Posted on Aug 18, 2011

Britain’s river clean up proves successful

It has been reported this week that the Environment Agency have announced that the once endangered otter has now returned to every county in England.

The otter became a protected species due to it’s serious decline caused by poor water quality due to water pollution from pesticides used in farming and other industries.

However, rivers in England, some of which were once declared “biologically dead” half a century ago, are now so clean that many species of wildlife are returning to them, including the otter, salmon and the water vole.

The water vole declined so dramatically in the 1990s that 90% of the population disappeared, but an Environment Agency survey conducted last year discovered 30 new locations where water voles have regrouped.

The river Thames won the International Theiss River Prize last year, due to it’s remarkable water quality improvement, caused largely by the clean up of two of the South East’s huge sewage outlets, Crossness and Beckton, which until the 1950s were pouring sewage straight into the river.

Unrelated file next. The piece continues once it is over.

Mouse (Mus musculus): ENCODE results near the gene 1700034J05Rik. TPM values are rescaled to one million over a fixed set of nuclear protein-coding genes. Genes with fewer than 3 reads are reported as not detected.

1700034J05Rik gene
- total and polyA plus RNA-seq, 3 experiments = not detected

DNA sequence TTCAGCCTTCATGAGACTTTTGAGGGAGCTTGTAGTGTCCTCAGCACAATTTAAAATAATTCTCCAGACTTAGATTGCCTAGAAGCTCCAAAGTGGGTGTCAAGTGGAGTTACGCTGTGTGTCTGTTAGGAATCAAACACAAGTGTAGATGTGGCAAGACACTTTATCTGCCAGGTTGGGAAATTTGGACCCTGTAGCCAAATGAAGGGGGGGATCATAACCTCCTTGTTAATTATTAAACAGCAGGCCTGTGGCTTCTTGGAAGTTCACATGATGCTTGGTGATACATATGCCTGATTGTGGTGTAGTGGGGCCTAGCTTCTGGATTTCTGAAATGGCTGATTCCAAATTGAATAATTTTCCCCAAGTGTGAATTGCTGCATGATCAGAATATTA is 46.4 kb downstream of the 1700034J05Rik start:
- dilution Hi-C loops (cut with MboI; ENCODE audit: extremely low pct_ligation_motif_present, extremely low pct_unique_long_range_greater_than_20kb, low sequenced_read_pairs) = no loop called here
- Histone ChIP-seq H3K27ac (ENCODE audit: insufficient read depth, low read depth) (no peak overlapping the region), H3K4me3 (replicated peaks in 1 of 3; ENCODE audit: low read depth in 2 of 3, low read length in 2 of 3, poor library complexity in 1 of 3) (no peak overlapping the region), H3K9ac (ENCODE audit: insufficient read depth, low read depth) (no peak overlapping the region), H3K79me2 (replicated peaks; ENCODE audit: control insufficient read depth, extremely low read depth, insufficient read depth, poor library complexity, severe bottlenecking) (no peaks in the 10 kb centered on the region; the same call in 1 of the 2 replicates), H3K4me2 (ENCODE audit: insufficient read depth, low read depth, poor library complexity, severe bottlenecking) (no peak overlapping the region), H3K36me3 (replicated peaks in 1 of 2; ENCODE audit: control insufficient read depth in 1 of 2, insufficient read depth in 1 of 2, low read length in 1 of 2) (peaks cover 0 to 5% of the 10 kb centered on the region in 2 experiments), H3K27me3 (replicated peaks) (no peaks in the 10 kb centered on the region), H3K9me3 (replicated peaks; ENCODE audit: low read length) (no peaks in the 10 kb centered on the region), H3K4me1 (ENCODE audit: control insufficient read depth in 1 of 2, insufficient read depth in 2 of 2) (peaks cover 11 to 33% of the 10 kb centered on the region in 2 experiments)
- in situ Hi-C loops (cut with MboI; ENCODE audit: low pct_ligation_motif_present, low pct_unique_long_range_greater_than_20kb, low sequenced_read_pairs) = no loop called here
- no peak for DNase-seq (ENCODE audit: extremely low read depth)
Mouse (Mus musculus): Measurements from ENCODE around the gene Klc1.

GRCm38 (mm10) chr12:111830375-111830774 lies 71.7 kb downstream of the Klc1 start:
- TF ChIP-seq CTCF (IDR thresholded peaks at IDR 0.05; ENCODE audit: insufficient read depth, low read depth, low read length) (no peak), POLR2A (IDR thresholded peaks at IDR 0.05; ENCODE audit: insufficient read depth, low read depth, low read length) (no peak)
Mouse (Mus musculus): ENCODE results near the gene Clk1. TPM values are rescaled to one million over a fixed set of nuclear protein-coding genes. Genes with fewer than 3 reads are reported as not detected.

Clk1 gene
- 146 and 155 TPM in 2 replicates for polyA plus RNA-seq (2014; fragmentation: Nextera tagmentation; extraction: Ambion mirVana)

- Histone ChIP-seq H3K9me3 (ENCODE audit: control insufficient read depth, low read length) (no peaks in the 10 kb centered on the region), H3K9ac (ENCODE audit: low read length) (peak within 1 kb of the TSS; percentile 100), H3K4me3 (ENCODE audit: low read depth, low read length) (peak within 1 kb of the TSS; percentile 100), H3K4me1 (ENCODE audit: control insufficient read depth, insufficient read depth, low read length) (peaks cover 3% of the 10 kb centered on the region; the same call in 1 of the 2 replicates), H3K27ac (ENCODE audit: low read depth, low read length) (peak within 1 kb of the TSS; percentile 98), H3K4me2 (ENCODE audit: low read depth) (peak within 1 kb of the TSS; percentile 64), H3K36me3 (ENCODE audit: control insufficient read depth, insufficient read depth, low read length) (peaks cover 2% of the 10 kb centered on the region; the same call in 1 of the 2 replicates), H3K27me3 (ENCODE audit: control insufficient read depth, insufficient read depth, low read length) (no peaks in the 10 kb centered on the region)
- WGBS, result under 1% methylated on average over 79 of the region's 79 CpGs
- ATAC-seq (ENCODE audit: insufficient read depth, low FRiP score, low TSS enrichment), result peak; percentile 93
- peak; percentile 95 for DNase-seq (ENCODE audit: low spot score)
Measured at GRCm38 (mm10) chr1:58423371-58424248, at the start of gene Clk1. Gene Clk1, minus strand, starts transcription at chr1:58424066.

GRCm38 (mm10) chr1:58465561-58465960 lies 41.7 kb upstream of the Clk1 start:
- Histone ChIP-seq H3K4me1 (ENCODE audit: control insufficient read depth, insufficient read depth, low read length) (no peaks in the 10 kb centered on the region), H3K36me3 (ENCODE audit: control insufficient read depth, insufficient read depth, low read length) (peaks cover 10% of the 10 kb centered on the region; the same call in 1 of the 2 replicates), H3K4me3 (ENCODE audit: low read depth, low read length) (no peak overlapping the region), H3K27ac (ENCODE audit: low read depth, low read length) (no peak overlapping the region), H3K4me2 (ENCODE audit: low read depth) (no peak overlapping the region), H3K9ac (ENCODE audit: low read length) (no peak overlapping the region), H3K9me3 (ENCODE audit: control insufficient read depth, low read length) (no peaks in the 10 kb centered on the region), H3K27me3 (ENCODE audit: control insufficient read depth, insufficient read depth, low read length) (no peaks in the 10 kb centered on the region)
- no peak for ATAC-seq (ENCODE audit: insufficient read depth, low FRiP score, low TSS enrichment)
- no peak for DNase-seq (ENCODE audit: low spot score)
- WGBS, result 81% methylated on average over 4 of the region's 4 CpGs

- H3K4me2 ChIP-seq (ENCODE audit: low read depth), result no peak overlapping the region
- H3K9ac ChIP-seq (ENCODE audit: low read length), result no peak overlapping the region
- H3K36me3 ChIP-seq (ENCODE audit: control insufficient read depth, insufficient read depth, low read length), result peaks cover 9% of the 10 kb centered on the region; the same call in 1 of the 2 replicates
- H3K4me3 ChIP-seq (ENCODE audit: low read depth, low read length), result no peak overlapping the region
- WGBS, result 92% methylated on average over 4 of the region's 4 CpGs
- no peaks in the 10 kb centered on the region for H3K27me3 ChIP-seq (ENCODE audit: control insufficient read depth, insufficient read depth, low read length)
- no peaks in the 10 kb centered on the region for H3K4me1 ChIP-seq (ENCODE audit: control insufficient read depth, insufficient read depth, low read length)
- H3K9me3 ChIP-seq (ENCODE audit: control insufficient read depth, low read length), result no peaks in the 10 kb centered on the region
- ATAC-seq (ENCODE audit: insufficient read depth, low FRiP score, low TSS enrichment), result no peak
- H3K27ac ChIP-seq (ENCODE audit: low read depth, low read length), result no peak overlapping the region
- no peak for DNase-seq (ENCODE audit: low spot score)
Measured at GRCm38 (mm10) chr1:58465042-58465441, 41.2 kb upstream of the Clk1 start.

Thomson Habitats have worked on numerous water vole mitigation programmes, including at the Crossness sewage treatment plant where we created large wetland areas for water voles, birds and other wildlife. We have also worked throughout this year at Beckton sewage treatment works to improve the landscape and habitat whilst development works are underway.

We undertook work on the River Thames during 2010 by installing an eel crawling gutter to aid in upstream migration of eels, which are now an endangered species in this country.

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      Knowledge Hub Britain’s river clean up proves successful